If this is Midsomer County, Appellate Judge James A. Stewart really, really wants to avoid Tempest County.
Our reviews of Midsomer Murders: Barnaby's Top 10 (published September 24th, 2011), Midsomer Murders: Set 14 (published February 10th, 2010), Midsomer Murders: Set 15 (published May 19th, 2010), Midsomer Murders: Set 16 (published September 22nd, 2010), Midsomer Murders: Set 17 (published January 27th, 2011), Midsomer Murders: Set 18 (published September 24th, 2011), Midsomer Murders: Set 19 (Blu-ray) (published February 20th, 2012), Midsomer Murders: Set 20 (published May 31st, 2012), and Midsomer Murders: Set 21 (published December 26th, 2012) are also available.
"I have to tell you there is a possibility that your son did not kill
I'm coming in late here—my first exposure to Inspector Barnaby's cases is Midsomer Murders: Set 13—but it has a familiar ring to it. Clues that others overlook put dedicated D.C.I. Tom Barnaby (John Nettles, Bergerac) on the trail of murderers amid the villages and towns of Midsomer County, which is tucked away in some once-rural corner of England that's feeling the pressures of modernity. The stories are based on novels by Caroline Graham. While this is Set 13, the episodes featured here are from Series 10, back in 2006-2007.
Facts of the Case
Midsomer Murders: Set 13 has four movie-length episodes:
• "Dance with the Dead"
• "The Animal Within"
• "King's Crystal"
• "The Axeman Cometh"
From what I've seen here, Inspector Tom Barnaby isn't quite the colorful rascal found in A Touch of Frost, a similar series I've reviewed recently. He's a focused detective who has a quiet, patient manner and winces when he rubs a deceased man's father the wrong way at a crime scene. Barnaby lets loose in "The Axeman Cometh," playing air guitar as he recalls his own days as a musician and blues fan, but John Nettles doesn't get the chance to show off much in a role that tends toward "Just the facts, ma'am." Still, he's not quite a refugee from Law & Order, as the DVD box blurb suggests. There are a few character bits as Barnaby deals with the sarcasm of his daughter Cully (Laura Howard, Soldier, Soldier), an aspiring actress, and D.I. Ben Jones (Jason Hughes, Killing Me Softly), his young partner.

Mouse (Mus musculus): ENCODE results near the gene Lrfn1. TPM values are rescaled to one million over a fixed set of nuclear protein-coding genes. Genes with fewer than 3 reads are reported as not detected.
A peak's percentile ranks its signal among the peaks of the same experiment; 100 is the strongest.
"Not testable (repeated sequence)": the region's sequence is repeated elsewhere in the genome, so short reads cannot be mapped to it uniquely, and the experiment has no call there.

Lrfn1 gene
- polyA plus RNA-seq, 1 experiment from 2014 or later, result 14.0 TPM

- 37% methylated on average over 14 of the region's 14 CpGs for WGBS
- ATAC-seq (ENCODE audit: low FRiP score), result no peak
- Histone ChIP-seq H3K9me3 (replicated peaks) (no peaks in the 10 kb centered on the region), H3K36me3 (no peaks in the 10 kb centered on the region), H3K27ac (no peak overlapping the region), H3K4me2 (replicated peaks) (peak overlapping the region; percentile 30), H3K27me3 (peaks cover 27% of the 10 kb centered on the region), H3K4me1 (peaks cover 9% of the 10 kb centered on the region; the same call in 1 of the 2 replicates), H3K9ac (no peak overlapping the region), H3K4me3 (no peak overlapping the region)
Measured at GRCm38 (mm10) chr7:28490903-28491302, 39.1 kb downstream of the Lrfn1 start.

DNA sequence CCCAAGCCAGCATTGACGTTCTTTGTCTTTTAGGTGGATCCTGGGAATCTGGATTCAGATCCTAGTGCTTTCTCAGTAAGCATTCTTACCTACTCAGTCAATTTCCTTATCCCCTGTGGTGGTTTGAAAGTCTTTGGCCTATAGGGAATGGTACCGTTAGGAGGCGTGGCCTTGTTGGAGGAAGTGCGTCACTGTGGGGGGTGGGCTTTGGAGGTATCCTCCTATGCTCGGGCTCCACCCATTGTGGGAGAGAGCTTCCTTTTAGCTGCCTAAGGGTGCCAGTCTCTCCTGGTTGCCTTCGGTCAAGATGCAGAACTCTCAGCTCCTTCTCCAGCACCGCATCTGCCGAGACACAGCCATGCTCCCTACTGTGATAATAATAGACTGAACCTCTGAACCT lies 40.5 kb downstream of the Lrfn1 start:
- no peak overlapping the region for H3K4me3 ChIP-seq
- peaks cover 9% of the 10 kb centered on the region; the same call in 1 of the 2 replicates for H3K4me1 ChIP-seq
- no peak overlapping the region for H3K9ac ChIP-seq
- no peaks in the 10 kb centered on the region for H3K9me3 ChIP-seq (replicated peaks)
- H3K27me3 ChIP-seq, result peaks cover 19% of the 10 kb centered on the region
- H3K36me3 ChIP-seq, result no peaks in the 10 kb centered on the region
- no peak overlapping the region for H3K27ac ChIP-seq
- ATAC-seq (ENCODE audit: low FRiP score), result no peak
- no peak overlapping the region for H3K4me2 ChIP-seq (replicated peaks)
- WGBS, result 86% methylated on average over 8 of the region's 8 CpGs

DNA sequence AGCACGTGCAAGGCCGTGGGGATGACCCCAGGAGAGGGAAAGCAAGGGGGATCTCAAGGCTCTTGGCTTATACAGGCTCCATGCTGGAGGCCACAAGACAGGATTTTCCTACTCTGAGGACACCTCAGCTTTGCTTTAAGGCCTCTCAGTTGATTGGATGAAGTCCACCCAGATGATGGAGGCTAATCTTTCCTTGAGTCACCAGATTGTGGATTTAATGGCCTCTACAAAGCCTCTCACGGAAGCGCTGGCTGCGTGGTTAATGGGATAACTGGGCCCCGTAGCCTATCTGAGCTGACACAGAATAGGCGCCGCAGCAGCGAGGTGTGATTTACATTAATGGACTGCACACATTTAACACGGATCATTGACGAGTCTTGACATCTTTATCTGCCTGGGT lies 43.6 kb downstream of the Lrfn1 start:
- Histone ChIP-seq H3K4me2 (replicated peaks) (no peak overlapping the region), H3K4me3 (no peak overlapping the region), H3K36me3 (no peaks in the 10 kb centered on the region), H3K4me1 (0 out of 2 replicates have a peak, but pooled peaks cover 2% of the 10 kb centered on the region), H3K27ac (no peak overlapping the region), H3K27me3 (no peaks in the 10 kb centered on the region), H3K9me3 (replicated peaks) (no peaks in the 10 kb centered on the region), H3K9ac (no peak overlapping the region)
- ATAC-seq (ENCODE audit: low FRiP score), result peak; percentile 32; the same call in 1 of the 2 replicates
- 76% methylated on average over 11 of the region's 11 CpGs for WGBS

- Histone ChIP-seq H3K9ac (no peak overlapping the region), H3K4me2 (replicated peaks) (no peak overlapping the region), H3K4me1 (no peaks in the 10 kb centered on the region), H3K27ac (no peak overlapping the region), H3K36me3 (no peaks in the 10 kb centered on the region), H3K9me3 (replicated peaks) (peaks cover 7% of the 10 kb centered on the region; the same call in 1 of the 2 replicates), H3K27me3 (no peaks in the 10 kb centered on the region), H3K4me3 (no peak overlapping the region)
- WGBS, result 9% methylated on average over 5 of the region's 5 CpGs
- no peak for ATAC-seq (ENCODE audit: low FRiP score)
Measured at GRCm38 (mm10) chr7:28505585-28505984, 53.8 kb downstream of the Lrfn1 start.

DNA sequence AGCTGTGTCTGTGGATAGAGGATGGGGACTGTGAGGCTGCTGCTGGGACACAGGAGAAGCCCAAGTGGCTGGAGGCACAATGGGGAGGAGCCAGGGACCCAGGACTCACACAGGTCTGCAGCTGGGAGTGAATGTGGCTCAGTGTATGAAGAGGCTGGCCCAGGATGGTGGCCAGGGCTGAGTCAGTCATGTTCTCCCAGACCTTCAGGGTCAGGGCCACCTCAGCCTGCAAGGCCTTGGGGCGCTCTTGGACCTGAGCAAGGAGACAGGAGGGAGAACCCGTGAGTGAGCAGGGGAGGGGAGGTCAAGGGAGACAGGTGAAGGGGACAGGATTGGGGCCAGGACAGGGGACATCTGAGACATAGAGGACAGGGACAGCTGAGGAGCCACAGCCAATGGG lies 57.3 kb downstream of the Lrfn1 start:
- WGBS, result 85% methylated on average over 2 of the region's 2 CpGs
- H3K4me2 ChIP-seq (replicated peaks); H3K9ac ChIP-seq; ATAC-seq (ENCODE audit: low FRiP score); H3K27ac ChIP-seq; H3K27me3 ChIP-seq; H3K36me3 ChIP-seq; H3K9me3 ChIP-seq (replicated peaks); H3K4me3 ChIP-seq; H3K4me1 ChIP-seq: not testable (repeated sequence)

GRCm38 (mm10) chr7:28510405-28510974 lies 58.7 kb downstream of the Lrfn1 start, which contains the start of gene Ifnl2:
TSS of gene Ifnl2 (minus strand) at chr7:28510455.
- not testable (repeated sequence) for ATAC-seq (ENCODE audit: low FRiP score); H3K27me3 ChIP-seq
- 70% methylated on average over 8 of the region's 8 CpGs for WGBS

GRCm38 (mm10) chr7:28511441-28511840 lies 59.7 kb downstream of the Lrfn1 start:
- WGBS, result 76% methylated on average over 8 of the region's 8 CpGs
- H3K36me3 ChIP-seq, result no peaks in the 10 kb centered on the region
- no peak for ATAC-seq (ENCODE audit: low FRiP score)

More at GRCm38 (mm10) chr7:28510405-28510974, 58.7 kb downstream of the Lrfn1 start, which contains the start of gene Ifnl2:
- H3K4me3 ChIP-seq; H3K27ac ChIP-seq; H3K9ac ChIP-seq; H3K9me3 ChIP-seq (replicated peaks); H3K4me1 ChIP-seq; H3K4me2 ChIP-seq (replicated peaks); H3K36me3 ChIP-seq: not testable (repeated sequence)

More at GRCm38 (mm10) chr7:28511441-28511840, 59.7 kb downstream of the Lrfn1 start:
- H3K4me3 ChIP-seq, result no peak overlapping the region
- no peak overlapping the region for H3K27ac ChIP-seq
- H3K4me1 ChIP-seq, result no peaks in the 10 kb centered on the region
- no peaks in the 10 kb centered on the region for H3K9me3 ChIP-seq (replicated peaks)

What seems to have kept viewers tuned in for all those years is the portrait of rural life. Midsomer is a place where Barnaby can get an important bit of information by hanging out in the pub or attending a local dance. He could also ask his wife (Jane Wymark, Poldark), who seems in tune with the local gossip. The writers and actors take the time to flesh out the many characters who wander through, making each episode as much the story of a visitor from Philadelphia, a grieving son, or a musician as a story about Inspector Barnaby. Midsomer Murders also has some interesting mysteries, although I was getting a little tired of the show's standard plot gimmick, the second murder that reveals clues to the first.
Shot in widescreen, Midsomer Murders looks and sounds good. Establishing shots tend to add a little bit to the character of the area and the mood as they look in on a deserted airfield, a wedding, or a music festival. While there's some interesting scenery, it's never shown simply for the pretty pictures.
There aren't any major extras, but there are text bios on the stars, the author, and key guest stars.
The Rebuttal Witnesses
It's not bad, but ask yourself if you need to get hooked on one more British police procedural.
The odd release schedule is as much of a puzzle as the stories. Why can't Acorn Media do a whole season set instead of stretching things out?
Inspector Barnaby has been quietly on the case since 1997, and there's no reason to expect he'll retire anytime soon. While John Nettles doesn't steal the show in any way, that could make it a safer bet, since the show doesn't live or die by how much you like his character. If you're looking for a good mystery, it's worth a look; it's simply a well-written show.
As you might have figured out if you'd been hanging out at the pub, not guilty.
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